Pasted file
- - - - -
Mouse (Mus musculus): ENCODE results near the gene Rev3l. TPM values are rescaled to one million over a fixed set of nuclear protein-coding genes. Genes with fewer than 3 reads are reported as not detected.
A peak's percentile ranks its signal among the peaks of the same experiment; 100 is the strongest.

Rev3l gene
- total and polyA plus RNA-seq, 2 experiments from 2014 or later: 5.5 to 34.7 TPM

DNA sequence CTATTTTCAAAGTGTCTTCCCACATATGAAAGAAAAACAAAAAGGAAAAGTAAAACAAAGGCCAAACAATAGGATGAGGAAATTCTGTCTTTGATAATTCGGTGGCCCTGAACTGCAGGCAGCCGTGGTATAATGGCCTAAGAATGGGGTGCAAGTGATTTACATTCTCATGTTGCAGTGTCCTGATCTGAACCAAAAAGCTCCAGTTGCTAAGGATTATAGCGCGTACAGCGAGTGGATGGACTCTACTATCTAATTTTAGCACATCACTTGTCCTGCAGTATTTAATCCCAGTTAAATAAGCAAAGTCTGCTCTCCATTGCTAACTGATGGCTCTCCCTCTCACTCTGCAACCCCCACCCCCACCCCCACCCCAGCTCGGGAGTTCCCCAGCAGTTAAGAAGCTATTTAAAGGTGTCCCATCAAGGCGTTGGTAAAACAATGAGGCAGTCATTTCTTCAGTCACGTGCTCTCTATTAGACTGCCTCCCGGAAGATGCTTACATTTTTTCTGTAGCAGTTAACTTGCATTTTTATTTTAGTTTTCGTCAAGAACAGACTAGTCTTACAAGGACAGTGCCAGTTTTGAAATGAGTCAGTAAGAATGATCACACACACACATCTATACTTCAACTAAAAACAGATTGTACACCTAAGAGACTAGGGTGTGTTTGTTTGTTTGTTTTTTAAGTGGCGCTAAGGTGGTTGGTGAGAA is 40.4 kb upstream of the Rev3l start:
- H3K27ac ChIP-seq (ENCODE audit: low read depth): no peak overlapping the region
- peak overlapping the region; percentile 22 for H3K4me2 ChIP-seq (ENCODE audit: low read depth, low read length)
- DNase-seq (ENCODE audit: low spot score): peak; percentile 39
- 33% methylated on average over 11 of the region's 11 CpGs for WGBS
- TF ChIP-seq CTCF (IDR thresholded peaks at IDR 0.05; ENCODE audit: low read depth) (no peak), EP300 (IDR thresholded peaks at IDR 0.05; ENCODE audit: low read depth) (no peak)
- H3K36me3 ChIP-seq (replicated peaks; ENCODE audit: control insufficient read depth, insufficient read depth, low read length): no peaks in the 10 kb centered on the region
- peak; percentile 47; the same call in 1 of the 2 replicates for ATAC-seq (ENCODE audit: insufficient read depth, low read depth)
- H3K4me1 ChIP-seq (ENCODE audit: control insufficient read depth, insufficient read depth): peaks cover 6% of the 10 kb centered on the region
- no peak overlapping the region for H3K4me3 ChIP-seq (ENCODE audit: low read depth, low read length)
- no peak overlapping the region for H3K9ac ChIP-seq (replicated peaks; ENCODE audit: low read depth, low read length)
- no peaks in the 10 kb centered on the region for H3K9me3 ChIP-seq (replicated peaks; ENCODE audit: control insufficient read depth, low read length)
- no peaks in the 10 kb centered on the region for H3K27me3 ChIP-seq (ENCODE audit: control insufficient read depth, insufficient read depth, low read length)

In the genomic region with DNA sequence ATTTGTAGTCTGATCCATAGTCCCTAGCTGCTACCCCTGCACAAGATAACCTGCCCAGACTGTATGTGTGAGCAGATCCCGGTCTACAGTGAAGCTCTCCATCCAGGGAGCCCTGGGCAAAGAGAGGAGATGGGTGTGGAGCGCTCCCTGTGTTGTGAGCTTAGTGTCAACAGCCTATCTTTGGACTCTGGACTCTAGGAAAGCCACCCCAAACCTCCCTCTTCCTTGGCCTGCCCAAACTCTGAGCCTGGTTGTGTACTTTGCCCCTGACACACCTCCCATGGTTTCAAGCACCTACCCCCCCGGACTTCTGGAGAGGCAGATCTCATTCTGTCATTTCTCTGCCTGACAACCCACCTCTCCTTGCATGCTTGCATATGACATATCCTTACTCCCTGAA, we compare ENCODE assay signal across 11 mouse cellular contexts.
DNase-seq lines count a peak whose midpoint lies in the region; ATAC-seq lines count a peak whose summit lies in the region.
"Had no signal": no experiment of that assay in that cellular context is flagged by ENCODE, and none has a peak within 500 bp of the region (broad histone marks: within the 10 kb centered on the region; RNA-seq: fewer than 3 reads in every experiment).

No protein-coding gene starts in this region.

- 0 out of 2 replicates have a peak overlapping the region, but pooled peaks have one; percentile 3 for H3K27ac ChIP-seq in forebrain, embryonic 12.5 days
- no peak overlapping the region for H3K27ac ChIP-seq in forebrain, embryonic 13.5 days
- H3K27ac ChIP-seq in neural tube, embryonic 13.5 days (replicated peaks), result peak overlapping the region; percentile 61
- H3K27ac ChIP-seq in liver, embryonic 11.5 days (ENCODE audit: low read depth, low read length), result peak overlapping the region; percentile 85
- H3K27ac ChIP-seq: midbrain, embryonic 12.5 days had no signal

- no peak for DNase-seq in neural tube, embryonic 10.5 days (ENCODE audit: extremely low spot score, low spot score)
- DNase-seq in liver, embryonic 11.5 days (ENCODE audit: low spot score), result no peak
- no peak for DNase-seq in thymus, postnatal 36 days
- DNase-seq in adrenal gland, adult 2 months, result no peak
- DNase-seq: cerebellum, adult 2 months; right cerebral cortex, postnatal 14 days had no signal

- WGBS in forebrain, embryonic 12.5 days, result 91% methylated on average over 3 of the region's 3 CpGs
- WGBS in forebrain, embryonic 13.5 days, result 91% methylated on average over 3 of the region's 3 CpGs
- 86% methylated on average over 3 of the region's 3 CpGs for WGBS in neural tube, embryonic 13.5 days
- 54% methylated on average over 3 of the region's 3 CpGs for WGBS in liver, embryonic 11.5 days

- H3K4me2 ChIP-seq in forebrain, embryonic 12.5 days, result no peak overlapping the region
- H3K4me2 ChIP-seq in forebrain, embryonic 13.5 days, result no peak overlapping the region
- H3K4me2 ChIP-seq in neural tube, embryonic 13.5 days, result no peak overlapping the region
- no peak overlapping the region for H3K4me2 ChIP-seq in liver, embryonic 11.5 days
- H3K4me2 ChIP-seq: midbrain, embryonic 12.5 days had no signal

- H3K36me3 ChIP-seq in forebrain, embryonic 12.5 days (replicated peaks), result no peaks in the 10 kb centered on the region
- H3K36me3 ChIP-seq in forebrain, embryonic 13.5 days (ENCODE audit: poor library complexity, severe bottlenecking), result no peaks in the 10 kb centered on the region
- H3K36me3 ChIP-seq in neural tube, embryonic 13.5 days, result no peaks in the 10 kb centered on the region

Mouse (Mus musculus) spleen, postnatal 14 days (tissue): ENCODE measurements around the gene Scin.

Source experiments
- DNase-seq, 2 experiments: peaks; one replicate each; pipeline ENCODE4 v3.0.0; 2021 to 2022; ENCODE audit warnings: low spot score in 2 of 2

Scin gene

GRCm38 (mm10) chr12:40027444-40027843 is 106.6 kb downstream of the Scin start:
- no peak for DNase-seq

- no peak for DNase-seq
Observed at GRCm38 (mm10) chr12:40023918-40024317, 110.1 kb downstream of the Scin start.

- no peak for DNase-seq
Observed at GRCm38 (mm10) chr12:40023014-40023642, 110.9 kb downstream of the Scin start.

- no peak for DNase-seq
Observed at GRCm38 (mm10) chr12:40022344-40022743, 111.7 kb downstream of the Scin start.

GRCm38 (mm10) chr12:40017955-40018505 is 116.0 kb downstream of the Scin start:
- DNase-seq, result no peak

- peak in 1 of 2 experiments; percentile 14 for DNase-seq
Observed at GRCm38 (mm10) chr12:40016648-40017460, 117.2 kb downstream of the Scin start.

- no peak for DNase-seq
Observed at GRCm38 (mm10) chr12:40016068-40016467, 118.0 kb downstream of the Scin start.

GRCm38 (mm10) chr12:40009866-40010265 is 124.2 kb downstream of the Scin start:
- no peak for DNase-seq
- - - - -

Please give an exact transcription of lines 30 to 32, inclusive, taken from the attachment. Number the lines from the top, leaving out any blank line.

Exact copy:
- DNase-seq in adrenal gland, adult 2 months, result no peak
- DNase-seq: cerebellum, adult 2 months; right cerebral cortex, postnatal 14 days had no signal

- WGBS in forebrain, embryonic 12.5 days, result 91% methylated on average over 3 of the region's 3 CpGs